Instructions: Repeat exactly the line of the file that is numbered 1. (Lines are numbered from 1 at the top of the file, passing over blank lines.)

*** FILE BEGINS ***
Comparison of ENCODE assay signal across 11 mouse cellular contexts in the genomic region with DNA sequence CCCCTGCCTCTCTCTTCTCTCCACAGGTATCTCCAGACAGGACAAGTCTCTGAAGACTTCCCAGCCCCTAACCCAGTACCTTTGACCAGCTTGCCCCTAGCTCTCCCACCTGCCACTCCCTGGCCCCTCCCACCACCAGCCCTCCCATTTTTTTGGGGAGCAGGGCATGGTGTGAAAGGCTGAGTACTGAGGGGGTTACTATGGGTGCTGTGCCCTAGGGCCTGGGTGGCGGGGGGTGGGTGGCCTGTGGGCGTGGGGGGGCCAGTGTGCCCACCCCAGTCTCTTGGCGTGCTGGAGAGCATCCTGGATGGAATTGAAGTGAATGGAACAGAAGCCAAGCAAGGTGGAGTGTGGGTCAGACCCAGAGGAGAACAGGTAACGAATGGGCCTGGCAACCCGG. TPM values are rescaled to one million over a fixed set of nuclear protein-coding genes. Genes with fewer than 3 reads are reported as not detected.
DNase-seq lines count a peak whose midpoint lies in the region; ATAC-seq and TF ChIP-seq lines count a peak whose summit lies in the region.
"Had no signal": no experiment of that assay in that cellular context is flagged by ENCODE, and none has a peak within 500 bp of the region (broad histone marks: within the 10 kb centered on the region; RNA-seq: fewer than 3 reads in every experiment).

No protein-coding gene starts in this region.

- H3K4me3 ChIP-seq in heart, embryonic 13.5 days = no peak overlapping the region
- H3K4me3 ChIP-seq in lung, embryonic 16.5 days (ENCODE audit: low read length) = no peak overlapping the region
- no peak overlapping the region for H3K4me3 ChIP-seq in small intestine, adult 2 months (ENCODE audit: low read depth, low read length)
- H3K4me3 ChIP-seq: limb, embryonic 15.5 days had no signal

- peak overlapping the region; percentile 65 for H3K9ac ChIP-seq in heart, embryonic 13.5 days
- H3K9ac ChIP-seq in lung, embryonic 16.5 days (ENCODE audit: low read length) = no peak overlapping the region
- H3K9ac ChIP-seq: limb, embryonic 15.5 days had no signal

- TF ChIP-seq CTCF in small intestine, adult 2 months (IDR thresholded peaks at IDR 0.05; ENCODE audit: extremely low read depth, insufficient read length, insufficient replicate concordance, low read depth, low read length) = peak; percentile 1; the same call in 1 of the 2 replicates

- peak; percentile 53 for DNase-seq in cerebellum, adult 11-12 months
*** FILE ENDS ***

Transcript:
Comparison of ENCODE assay signal across 11 mouse cellular contexts in the genomic region with DNA sequence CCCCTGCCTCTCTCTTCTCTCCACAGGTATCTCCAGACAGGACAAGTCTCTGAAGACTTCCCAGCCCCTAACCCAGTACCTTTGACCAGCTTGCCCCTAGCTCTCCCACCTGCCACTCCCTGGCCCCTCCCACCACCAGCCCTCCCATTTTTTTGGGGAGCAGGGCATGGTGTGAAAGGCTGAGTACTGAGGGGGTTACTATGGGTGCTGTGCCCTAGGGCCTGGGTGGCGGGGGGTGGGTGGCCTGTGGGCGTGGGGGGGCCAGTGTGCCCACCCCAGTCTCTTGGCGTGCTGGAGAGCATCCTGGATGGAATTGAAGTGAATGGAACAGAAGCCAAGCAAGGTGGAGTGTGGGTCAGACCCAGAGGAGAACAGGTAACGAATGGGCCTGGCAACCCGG. TPM values are rescaled to one million over a fixed set of nuclear protein-coding genes. Genes with fewer than 3 reads are reported as not detected.